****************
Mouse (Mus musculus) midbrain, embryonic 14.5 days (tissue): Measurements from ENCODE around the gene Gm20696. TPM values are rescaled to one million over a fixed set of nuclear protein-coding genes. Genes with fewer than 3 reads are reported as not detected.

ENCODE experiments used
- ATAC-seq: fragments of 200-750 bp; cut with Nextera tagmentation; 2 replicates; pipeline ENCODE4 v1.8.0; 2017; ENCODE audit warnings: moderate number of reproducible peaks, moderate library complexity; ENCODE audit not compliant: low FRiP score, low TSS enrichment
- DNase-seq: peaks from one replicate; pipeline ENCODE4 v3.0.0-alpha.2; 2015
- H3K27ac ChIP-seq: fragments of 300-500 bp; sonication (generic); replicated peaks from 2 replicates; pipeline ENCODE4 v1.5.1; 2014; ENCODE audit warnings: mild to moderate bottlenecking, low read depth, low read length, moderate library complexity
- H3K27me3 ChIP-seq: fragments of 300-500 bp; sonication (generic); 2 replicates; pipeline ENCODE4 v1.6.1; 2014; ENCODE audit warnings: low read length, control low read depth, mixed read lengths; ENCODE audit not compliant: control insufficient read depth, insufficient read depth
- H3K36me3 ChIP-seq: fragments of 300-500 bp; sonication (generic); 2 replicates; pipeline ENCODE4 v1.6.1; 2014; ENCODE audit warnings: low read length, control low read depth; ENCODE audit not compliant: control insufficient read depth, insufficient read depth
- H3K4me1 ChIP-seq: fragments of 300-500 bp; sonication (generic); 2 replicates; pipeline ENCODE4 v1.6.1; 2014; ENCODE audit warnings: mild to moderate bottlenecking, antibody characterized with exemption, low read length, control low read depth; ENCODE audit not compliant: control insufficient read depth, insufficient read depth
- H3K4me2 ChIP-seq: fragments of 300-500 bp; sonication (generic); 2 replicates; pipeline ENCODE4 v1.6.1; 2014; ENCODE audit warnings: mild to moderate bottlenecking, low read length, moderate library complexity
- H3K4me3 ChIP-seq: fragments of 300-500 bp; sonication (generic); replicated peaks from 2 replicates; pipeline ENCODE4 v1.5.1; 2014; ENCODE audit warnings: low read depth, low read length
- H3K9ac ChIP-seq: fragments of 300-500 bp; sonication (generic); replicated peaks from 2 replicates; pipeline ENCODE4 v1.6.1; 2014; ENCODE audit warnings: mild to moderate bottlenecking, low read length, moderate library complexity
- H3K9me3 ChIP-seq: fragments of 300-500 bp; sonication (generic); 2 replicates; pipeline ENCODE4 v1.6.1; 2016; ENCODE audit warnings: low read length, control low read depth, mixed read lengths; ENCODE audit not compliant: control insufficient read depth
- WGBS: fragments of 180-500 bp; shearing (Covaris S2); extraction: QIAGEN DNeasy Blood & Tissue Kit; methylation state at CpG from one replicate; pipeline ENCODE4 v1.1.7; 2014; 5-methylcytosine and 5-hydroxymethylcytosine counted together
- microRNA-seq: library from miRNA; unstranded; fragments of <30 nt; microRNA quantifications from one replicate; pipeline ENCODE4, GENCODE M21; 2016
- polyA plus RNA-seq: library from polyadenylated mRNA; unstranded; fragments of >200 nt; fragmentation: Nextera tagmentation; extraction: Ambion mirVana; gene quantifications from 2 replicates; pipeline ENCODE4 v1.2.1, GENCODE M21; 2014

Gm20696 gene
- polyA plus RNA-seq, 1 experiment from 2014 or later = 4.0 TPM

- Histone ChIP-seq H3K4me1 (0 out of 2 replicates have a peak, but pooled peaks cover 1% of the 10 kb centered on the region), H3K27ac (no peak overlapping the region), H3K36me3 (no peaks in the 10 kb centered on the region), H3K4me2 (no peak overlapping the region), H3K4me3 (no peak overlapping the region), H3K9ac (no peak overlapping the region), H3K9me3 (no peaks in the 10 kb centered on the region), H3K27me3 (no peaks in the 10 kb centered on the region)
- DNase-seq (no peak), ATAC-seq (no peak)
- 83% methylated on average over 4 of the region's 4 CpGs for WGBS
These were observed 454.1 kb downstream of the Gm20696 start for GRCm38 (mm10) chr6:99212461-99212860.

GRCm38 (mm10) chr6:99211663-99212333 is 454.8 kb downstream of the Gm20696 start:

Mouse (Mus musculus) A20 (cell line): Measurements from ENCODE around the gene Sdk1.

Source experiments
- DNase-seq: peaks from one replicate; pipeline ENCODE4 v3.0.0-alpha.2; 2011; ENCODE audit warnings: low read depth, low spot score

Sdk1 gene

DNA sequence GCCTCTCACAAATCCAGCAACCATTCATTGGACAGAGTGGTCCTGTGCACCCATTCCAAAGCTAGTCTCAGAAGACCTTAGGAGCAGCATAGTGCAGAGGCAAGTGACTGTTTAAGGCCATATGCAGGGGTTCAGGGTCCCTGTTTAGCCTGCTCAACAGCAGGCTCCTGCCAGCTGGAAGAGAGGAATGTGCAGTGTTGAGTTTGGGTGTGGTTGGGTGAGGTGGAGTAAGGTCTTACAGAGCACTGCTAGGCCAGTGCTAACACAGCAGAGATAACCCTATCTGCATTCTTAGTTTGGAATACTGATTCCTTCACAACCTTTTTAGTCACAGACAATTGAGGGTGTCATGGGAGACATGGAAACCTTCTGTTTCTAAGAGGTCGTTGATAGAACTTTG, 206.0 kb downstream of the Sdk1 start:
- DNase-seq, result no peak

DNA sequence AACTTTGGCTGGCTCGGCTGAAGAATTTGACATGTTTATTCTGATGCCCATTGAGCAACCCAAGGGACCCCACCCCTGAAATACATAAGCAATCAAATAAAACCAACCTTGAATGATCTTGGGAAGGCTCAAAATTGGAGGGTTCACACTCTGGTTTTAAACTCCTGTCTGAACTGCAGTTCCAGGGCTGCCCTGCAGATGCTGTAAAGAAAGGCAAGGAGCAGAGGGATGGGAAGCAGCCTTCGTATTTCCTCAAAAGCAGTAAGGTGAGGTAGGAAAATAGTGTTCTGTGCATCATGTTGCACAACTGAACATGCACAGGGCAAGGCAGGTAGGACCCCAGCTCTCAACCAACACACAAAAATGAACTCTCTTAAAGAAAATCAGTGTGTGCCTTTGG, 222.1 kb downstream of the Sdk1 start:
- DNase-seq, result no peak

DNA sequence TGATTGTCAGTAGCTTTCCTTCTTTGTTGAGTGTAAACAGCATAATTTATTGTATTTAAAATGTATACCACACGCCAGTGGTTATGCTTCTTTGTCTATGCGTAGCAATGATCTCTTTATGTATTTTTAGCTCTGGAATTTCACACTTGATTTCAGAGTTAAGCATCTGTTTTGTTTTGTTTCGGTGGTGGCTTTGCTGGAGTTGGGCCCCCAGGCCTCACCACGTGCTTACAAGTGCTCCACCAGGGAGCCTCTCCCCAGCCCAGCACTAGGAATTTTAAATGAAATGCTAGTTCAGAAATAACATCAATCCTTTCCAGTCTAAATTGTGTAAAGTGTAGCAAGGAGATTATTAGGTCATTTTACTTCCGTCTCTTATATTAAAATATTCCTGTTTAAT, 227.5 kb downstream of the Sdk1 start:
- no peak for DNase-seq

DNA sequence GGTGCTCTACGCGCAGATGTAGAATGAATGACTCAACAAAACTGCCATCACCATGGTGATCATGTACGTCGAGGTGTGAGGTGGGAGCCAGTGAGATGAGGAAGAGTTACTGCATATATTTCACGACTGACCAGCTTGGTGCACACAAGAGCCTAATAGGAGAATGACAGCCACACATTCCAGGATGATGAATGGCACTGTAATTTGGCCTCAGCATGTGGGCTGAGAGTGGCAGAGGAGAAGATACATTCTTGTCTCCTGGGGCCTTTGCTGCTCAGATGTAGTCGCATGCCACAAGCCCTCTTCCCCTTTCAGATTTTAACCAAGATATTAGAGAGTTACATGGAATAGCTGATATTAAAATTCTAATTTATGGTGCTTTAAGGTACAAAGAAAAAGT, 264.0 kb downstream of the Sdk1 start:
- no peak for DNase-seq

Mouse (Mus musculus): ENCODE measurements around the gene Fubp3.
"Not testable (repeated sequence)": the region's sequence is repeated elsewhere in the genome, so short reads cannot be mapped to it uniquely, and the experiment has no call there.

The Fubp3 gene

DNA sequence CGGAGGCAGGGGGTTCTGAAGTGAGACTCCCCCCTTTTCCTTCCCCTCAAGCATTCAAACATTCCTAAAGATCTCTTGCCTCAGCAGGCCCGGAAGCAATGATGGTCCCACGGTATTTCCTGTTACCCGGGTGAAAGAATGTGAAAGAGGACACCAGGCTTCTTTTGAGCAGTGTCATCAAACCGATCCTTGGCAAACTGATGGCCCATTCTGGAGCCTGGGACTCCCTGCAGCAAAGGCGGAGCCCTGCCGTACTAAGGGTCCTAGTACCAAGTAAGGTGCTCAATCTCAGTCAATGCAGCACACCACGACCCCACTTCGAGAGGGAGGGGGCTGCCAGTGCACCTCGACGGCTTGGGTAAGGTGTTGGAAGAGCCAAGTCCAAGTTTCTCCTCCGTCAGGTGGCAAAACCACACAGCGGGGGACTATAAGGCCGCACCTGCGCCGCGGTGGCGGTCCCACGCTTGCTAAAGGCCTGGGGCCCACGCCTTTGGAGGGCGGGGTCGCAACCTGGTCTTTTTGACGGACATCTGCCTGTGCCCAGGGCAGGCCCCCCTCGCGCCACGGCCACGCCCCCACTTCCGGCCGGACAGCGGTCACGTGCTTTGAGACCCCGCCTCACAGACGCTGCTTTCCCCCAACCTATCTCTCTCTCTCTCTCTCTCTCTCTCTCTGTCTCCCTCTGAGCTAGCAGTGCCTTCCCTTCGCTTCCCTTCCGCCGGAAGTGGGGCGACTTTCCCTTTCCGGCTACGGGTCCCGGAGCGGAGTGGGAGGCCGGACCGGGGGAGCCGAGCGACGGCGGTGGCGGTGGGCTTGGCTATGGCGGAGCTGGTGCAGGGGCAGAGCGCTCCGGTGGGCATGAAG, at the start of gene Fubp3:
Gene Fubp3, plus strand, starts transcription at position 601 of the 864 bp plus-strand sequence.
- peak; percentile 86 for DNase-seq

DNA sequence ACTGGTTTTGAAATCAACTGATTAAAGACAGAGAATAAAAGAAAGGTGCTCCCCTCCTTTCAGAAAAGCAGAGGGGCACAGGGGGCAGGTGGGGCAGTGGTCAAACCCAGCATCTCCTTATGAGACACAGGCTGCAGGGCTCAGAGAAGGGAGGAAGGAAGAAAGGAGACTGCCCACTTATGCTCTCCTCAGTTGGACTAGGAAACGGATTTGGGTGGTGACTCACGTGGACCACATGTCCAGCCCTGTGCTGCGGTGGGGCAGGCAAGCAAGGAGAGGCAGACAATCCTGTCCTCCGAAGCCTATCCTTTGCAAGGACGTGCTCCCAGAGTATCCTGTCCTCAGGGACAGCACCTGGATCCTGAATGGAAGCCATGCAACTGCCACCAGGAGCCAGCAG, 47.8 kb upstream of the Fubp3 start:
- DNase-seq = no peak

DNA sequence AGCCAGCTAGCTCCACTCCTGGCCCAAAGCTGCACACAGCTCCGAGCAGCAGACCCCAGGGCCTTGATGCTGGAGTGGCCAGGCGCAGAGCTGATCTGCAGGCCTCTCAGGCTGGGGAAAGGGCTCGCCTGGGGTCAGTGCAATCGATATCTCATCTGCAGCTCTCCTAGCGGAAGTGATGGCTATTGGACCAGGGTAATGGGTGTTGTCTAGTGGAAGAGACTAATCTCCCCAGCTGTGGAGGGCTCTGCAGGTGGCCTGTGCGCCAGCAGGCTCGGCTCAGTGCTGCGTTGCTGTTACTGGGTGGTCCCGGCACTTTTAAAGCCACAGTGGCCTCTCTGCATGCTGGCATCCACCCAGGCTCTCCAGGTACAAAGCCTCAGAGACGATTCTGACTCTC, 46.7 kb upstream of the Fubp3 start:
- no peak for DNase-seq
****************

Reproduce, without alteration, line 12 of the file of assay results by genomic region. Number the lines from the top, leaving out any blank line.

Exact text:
- H3K9me3 ChIP-seq: fragments of 300-500 bp; sonication (generic); 2 replicates; pipeline ENCODE4 v1.6.1; 2016; ENCODE audit warnings: low read length, control low read depth, mixed read lengths; ENCODE audit not compliant: control insufficient read depth